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May 29, 2012 06:51 AM
Discussion

Which packaging scam annoys you the most

It's been going on for years, prices go up but package weight goes down. Cereal, candy, seems like all the sizes are smaller yet not the prices.

I'm particularly annoyed with cheese. The pre-packaged stuff, Cabot, Cracker Barrel, etc. Even my own store brand cheese. The 10 oz. bars are now 8 oz. (I'm wondering now if they were 12 oz. once upon a time...) yet the price has gone up. This became really apparent when my local grocery had their bars of cheese on special 2/$5 and they had both old (10 oz. bars) and new (8 oz. bars) on the shelf at the same time. I rummaged and grabbed all the 10 oz. bars in the flavors I was looking for, knowing full well it was the last time I would ever see them! That's a 20% reduction in product for the same or more money. Bleh!

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  1. It's not a scam if the correct weight is marked on the package.

    24 Replies
    1. re: GH1618

      It's a scam in my book, especially for older people who can't read the fine print or notice the difference. I suppose you could also call it "business as usual."

      1. re: Jpan99

        Manufacturers always have to balance increasing prices against decreasing package sizes. As the above poster noted, it's not a scam but an effort to keep prices within a specified range. Would you prefer that prices just keep increasing without giving you an option for a smaller, lower-priced package?

        1. re: ferret

          My point is, again, I'm getting less and being charged more. There are a lot of people who aren't going to notice the decreased package size, especially a sr. citizen. You ever notice when they are running some special promotion with more product they blast it on the packaging "Now 20% larger" you will never see "Now 20% less inside and $.50 more!"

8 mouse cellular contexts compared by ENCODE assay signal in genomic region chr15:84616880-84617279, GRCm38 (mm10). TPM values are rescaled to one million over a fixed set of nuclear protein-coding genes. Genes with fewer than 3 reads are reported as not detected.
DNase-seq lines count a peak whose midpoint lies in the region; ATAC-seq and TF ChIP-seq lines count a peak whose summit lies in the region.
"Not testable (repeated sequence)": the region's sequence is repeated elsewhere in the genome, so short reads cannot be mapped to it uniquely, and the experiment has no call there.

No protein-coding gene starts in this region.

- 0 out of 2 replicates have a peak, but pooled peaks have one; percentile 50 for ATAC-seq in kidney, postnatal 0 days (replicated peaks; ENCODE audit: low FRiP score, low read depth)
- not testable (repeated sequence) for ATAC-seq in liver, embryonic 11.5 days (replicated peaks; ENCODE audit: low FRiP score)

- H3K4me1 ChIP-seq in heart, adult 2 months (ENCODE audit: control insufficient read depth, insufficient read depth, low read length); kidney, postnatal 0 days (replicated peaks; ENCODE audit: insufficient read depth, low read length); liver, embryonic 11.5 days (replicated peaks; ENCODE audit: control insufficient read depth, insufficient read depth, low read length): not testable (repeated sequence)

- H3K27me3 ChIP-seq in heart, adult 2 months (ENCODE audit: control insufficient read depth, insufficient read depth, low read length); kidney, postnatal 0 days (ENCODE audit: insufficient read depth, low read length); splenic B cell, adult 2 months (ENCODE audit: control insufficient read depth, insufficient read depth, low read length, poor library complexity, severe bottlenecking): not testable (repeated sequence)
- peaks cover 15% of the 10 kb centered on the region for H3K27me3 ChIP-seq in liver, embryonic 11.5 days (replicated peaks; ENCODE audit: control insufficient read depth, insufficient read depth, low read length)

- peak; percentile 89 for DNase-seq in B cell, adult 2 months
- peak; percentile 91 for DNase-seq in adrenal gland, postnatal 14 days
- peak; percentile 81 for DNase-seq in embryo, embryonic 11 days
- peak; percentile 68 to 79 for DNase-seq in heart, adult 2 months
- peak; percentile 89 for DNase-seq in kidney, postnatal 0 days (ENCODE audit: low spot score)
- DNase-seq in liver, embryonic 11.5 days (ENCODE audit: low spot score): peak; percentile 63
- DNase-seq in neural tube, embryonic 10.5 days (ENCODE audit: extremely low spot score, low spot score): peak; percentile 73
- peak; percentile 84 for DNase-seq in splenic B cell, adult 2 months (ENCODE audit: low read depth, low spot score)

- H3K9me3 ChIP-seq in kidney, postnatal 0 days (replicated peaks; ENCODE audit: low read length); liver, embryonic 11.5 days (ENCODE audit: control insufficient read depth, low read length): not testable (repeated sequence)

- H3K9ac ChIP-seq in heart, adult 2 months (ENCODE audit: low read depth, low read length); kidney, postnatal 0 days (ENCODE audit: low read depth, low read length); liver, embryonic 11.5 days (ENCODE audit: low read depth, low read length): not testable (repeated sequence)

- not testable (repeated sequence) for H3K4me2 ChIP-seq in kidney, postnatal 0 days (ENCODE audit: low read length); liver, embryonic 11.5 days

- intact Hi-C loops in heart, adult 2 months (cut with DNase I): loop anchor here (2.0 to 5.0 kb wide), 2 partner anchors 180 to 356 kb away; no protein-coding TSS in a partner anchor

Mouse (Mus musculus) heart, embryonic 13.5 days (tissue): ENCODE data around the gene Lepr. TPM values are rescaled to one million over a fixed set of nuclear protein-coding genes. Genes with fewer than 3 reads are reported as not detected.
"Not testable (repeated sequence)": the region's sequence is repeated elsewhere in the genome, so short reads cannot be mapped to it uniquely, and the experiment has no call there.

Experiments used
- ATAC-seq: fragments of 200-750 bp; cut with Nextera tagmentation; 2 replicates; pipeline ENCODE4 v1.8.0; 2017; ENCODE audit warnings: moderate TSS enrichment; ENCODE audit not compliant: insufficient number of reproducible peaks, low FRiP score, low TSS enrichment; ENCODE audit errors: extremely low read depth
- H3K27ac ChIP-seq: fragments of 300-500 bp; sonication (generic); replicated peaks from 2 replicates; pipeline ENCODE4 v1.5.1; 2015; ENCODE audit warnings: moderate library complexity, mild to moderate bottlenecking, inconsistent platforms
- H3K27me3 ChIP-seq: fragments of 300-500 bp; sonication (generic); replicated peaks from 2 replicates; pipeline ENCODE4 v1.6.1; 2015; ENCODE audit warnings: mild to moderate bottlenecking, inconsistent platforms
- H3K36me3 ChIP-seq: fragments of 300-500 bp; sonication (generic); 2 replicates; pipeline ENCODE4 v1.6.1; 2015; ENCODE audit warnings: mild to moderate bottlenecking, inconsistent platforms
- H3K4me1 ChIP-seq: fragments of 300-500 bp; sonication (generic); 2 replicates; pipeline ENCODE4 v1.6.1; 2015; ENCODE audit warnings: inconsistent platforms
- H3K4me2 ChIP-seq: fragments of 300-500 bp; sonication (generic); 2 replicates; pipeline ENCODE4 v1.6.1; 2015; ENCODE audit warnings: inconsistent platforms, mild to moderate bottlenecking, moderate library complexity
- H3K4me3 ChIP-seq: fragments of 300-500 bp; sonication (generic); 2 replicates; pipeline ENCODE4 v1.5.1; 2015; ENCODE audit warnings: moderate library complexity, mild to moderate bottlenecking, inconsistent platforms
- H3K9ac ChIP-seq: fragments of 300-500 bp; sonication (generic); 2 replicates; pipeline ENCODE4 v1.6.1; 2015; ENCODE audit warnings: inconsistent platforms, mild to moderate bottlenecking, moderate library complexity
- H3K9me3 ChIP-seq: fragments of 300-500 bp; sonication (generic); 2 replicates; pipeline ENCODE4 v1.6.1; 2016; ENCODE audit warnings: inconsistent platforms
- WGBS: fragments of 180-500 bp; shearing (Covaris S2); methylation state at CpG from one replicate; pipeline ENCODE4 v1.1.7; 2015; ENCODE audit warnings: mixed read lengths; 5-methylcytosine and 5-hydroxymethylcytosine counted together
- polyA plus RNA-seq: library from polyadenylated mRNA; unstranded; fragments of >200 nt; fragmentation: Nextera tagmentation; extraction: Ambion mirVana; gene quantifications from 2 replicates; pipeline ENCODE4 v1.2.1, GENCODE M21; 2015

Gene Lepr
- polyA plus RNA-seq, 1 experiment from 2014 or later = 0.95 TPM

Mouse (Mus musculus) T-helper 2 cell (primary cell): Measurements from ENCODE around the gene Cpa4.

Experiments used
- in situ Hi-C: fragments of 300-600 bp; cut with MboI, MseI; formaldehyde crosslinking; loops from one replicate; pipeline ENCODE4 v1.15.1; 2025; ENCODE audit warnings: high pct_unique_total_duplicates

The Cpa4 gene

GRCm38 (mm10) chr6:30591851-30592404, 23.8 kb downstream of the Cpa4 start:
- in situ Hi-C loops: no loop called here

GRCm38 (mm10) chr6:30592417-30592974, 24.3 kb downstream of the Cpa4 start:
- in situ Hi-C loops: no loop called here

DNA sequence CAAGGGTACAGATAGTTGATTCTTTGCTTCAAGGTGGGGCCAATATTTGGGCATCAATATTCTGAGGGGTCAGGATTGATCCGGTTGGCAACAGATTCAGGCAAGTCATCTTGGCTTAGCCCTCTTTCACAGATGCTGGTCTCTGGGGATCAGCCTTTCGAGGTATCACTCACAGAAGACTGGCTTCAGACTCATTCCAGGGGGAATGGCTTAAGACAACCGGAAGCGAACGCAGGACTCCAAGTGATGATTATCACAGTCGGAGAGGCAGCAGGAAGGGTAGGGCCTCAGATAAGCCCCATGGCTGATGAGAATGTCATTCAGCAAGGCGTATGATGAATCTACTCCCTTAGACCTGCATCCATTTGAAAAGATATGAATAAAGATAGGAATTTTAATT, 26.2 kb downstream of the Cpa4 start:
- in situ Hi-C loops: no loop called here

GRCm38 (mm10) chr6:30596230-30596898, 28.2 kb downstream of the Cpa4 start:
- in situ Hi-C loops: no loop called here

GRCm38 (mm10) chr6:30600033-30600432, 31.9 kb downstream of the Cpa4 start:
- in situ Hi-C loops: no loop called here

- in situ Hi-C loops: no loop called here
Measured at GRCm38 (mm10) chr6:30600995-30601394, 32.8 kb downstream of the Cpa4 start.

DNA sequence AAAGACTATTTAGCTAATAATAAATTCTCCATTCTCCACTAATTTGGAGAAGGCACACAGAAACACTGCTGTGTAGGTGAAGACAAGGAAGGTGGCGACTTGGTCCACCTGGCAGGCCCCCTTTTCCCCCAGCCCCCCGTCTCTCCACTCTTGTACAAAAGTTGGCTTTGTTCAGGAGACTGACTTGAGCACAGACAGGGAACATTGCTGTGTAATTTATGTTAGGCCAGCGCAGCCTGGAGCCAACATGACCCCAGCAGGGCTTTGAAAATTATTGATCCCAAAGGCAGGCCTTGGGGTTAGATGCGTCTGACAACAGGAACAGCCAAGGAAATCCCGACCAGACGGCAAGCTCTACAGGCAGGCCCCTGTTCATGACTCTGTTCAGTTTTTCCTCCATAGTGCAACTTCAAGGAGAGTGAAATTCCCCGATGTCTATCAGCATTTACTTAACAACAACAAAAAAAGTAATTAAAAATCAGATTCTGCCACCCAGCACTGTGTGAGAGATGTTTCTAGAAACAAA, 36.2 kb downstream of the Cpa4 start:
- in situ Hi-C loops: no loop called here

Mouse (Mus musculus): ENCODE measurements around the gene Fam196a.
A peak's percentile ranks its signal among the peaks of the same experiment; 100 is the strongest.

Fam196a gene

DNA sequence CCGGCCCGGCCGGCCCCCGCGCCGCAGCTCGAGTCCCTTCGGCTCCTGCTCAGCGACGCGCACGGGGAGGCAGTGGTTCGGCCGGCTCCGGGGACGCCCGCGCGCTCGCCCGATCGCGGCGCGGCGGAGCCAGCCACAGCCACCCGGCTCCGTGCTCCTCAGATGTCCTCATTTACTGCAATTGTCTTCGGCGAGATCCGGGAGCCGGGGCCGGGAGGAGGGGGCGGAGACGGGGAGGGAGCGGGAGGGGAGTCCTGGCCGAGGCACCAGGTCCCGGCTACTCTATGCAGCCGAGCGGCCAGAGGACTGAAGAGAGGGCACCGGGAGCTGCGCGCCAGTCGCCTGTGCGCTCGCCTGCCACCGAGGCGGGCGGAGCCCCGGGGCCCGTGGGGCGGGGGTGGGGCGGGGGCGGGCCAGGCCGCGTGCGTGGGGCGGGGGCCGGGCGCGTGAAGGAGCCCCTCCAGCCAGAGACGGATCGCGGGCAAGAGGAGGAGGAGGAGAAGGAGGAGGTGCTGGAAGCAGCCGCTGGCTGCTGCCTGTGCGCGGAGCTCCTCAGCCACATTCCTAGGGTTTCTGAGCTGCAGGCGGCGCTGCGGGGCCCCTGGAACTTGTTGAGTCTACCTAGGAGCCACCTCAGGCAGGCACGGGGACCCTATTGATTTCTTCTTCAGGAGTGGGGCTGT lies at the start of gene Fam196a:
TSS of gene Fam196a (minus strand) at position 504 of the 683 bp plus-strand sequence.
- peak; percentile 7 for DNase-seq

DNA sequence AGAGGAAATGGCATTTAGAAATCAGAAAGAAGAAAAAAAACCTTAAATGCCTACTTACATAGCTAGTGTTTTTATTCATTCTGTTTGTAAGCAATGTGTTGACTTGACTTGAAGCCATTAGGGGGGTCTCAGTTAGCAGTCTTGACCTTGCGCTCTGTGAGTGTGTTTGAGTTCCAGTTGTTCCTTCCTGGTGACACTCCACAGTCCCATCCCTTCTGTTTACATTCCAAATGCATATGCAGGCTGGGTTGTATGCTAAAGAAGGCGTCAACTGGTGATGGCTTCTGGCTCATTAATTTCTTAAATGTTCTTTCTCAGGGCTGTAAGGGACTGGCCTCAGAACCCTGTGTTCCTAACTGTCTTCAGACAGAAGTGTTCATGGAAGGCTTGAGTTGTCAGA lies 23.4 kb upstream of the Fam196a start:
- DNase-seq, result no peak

1. re: Jpan99

            And while this is a really tired, and hackneyed, topic let me just say this.

            Companies are in the business of making money. Their market research has no doubt shown that decreasing product size and maintaining the same price is a better approach -- from a profit standpoint -- than maintaining product size and increasing prices.

            Is this a scam? No, hardly.

            Product packages are clearly labeled. Now, you may find the font size a bit small for your liking, but with all due respect, that's a "you problem".

            Everything that manufacturers are doing with product sizes is legal.

            And, really, at the end of the day, manufacturers are in the business of making money. Providing a product or service is simply the means to an ends -- and the end is the making money.

            Plus, you (yes, "you") probably own stock -- either directly or indirectly -- or other interests in these bad companies via your 401k, pension, or other investment accounts.

            So, yes, it is an annoyance, but let's get over it.

            I don't mean this as bashing you, or the inconvenience that the change in product sizes is causing you, but really it is nothing illegal, or wrong.

            We don't hear the British still complaining about losing the colonies to General Washington anymore, do we?